Professor Brickman participated in a panel discussion on November 10th at the 2011 Federalist Society National Lawyers Convention on "Attorney Fees in Class Actions."
Professor Brickman testified before the Subcommittee on the Constitution of the House Judiciary Committee on September 9, 2011. The hearing was on "How Fraud and Abuse in the Asbestos Compensation System Affect Victims, Jobs, the Economy and the Legal System."
Professor Brickman discussed his book, LAWYER BARONS at the Annual Membership meeting of the American Tort Reform Association in Washington, D.C. on March 29, 2011 and at the Heritage Foundation on March 30, 2011.
Professor Brickman was interviewed on the Larry Parks television show about LAWYERS BARONS on March 10, 2011. You can access the show here Larry Parks interviews Prof. Lester Brickman - Lawyer Barons.
Professor Brickman was profiled on the TortsProf Blog on March 1, 2011. Available here.
LAWYER BARONS: WHAT THEIR CONTINGENCY FEES REALLY COST AMERICA, Cambridge Univ. Press, 2011 was the subject of a Book Forum on February 17, 2011 presented by the Manhattan Institute. Kathryn S. Wylde, President & CEO of the Partnership for New York City responded to Prof. Brickman’s presentation. The event took place at the Harvard Club, 35 W. 44th St., New York City.
Professor Brickman has published a book titled LAWYER BARONS: WHAT THEIR CONTINGENCY FEES REALLY COST AMERICA (Cambridge University Press, Feb. 2011). This book distills over 20 years of his research on contingency fees. It is a broad and deep inquiry into how contingency fees -- which provide the “key to the courthouse” for injured litigants -- also distort our civil justice system and endanger democratic government. While the public senses that lawyers manipulate the justice system to serve their own ends, few are aware of the high costs that come with contingency fees. This book sets out to change that, providing a window into the seamy underworld of contingency fees that the bar and the courts not only to tolerate but even protect and nurture. Professor Brickman states that his intent in writing the book is fourfold: 1) to demonstrate how contingency fees have empowered lawyers to shape our civil justice system in ways that further their financial interests while relegating the interests of the polity to secondary importance; 2) to point out a compelling need to provide the same intense scrutiny as we are now focusing on our havoc-wreaking financial institutions, on the effects of, and the costs imposed by, the financial incentives for tort lawyers and class actions lawyers to file lawsuits; 3) to provide citizens and policymakers with the knowledge to make informed judgments about how fundamental allocations of power between the branches of government have been recast by contingency fee lawyers in the course of collaborative efforts with judges to enlarge the scope of liability of the tort system and the role of judges in allocating resources; and 4) to offer meaningful corrective measures that are politically feasible and protective of both consumers of legal services and of society.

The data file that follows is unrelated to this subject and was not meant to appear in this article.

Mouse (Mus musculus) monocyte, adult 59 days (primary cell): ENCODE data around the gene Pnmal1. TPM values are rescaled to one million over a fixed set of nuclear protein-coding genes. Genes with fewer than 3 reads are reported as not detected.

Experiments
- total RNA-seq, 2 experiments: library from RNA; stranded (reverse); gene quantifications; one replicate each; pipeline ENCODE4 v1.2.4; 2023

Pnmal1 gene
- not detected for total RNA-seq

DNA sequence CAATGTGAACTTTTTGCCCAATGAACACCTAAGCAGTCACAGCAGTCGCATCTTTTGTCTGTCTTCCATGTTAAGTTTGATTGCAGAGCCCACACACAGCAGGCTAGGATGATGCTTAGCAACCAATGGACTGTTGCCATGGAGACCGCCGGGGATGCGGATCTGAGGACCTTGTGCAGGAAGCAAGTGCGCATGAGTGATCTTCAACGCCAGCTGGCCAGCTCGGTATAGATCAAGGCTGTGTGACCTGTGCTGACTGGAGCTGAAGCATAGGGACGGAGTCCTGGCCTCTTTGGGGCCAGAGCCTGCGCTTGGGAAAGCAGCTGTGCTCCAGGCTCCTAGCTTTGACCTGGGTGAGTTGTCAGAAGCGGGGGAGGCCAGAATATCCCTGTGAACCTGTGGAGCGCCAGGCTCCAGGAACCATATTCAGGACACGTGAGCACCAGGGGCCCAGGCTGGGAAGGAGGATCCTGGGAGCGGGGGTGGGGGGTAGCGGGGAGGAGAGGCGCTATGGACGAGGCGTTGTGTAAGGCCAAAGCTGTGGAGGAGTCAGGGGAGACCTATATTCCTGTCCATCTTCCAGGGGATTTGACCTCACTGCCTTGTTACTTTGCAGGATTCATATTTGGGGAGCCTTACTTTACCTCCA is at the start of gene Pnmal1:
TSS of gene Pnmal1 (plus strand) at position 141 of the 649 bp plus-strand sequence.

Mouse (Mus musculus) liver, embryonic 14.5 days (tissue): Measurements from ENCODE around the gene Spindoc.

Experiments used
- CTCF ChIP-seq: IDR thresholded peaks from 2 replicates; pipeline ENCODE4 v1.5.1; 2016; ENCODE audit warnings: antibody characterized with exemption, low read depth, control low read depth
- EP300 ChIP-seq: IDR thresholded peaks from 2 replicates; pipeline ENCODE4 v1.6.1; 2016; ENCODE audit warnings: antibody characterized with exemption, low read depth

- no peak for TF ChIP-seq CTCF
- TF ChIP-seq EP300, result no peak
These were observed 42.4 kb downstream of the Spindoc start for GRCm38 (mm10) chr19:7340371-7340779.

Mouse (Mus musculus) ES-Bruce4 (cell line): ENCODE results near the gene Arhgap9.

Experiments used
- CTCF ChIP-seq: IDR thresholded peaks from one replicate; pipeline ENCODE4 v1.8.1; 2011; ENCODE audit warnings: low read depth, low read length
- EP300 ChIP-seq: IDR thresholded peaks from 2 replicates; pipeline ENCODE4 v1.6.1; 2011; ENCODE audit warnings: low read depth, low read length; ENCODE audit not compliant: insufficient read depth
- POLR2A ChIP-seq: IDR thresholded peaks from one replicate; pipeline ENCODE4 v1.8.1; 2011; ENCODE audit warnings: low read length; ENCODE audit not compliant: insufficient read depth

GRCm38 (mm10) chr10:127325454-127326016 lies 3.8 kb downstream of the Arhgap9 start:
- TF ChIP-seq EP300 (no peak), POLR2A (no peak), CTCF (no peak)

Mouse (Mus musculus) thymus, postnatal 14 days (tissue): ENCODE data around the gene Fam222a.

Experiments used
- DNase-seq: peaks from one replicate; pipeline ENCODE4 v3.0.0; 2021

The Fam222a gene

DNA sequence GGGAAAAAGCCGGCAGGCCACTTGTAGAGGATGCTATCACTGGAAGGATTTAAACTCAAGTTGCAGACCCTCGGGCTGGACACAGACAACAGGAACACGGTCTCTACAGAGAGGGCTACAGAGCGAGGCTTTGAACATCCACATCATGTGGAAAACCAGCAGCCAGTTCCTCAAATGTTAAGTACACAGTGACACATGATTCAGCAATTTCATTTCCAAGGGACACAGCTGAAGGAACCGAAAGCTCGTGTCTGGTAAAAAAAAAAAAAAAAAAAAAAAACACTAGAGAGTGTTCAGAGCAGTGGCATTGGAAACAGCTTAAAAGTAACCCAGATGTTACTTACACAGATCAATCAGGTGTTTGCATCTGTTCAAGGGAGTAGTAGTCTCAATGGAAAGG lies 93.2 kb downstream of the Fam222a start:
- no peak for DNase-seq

Though contingency fees have been hotly debated among legal experts over the last several decades, this is the first book that analyzes the costs imposed by contingency fees and challenges the view of torts scholars that tort lawyers’ profits, though great, are socially beneficial. Contrary to a broad consensus in contemporary legal scholarship, Professor Brickman argues that the level of financial incentives available to lawyers to litigate do, in fact, distort the objectives of our civil justice system and impose other unconscionable social costs. Click here for the Table of Contents. Click here for Book Cover. For the review by Chief Judge Dennis Jacobs, Second Circuit Court of Appeals, in the New York Law Journal, Jan. 27, 2011 at 6, click here. For the review by Daniel Fisher, Senior Editor, Forbes, Feb. 17, 2011, click here.
Further details about the book can be accessed via the following links:
Prof. Brickman presented at a conference on Regulating and Deregulating Lawyers, held at the Institute for Advanced Legal Studies in London on June 3-4, 2010. He appeared on the panel: Strategies for Reform I. The title of his paper is The Collaborative Effort of Judges and Rent-Seeking Lawyers in Expanding Tort Liability: A Modest Proposal for Reform.
Prof. Brickman presented at a conference on Aggregate Litigation: Critical Perspectives, held at the George Washington University Law School on March 12, 2010. He appeared on the panel: Ethics in Aggregate Litigation. The title of his paper is Anatomy of an Aggregate Settlement: The Triumph of Temptation Over Ethics. The papers have been published in Volume 79, Issue 2 of the George Washington Law Review.
Requesting an Opinion Declaring that the Practice of Plaintiffs' Counsels Negotiating Fees Directly with the Adversary To the Potential Detriment of the Client or Class is Unethical.